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FICPI World Congress 2022 // Eligibility: whither the patent system?

€ 100.00

The US Supreme Court opinions in Mayo, Myriad and Alice have caused “massive uncertainty and unpredictability” over what is an “abstract idea,” a law of nature or a natural phenomenon and thus not eligible for patenting. The lack of protection in key areas of technology has been said to have a “chilling effect” on investment and to discourage commercial development of potentially valuable inventions. The Federal Circuit has declined to use the USPTO’s guidelines which attempted to reduce the uncertainty, and asked Congress to deal legislatively with the unpredictability the Supreme Court cases have created.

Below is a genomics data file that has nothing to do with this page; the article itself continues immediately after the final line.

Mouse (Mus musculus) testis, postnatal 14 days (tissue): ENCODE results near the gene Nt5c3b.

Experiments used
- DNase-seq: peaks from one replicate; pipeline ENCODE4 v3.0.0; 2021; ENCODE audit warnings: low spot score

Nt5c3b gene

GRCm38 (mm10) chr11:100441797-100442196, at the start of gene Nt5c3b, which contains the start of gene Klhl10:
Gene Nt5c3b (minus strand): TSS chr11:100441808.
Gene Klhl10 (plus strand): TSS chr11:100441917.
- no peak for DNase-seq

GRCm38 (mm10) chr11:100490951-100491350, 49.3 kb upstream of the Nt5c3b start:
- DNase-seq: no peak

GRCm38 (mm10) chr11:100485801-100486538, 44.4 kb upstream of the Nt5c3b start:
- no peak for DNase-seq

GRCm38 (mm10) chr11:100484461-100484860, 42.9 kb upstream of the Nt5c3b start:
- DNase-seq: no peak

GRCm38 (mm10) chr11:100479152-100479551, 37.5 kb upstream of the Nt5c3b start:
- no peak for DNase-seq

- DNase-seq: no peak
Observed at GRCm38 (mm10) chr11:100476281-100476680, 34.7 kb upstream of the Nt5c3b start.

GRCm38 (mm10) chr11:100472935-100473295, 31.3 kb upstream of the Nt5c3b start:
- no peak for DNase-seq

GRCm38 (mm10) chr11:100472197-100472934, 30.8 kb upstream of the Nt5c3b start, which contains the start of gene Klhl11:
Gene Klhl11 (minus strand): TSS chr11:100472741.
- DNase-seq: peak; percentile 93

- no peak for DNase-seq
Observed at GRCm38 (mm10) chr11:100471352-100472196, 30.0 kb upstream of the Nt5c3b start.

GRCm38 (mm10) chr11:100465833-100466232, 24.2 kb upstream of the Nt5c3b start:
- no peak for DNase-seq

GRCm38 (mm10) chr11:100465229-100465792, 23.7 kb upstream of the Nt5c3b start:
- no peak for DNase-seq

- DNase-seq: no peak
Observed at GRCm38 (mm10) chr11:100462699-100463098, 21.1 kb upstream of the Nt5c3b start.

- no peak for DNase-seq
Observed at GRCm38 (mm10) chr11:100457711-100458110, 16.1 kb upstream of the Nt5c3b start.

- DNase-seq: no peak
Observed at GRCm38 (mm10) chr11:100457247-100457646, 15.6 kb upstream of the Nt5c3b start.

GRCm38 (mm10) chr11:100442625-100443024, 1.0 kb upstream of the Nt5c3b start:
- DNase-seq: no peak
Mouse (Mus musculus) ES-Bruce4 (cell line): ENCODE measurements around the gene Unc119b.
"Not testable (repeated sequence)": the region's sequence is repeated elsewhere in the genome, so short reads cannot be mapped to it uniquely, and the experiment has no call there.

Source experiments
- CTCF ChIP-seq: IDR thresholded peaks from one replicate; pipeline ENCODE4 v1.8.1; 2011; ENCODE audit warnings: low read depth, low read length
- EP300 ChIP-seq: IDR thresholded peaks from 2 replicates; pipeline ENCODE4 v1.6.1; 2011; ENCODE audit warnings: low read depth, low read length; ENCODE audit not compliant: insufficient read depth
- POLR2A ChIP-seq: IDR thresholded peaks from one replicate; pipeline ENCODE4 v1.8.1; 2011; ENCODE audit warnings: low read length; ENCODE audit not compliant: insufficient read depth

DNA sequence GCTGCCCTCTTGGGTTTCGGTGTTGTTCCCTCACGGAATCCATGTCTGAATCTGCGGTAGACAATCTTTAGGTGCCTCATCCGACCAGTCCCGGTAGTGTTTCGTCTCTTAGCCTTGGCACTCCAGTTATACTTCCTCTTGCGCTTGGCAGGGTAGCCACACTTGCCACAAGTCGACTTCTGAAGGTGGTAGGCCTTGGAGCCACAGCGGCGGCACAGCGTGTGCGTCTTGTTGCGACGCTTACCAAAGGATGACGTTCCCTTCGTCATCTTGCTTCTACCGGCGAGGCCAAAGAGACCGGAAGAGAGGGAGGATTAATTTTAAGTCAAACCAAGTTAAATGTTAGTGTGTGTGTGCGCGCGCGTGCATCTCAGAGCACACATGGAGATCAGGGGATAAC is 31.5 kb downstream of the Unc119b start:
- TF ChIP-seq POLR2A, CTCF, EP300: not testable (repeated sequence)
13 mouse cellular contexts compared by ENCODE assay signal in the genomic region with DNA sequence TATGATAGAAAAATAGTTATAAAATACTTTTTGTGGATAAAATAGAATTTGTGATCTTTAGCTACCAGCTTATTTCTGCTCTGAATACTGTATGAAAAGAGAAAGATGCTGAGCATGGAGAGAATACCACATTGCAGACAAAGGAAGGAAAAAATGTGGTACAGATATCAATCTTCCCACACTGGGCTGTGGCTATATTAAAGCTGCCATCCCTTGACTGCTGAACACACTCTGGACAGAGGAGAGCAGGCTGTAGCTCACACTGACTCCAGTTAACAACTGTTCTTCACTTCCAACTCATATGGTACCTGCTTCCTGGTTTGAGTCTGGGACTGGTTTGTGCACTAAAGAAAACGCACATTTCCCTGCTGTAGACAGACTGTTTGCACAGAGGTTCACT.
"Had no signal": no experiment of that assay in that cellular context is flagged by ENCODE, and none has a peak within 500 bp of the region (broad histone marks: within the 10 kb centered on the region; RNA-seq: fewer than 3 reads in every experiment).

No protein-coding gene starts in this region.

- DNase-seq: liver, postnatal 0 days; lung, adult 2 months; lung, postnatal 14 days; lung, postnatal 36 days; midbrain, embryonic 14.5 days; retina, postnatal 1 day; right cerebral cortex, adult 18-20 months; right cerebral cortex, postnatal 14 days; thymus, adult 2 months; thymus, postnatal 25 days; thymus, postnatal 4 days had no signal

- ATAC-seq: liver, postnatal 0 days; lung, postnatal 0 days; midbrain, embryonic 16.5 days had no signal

Stakeholders are divided on whether legislative reform is appropriate: a “Pro-reform” group seeks change to provide clarity, while an opposing “Concerned” group of stakeholders are content with the status quo and resist the potential availability of broad exclusive rights. They say innovation in many areas can thrive without patents.

The panel, including former Chief Judge of the Federal Circuit, Paul Michel, one of the leaders of the “Pro-reform” group and an outspoken advocate of the need for legislation, will discuss:

  • What should be the reach of patent rights?
  • Are current laws are fit for purpose to ensure the patent system delivers on its economic and societal objectives?
  • Does the current situation in the US really does result in excessive costs for patent owners, burdens on the courts and patent office, or deleterious impacts on investment decisions and innovation?

Speakers will highlight the respective positions of “Pro-reform” and “Concerned” groups who are negotiating possible legislative changes to 35 U.S.C. § 101; and will explore and compare the current US system with those of Europe and Asia.

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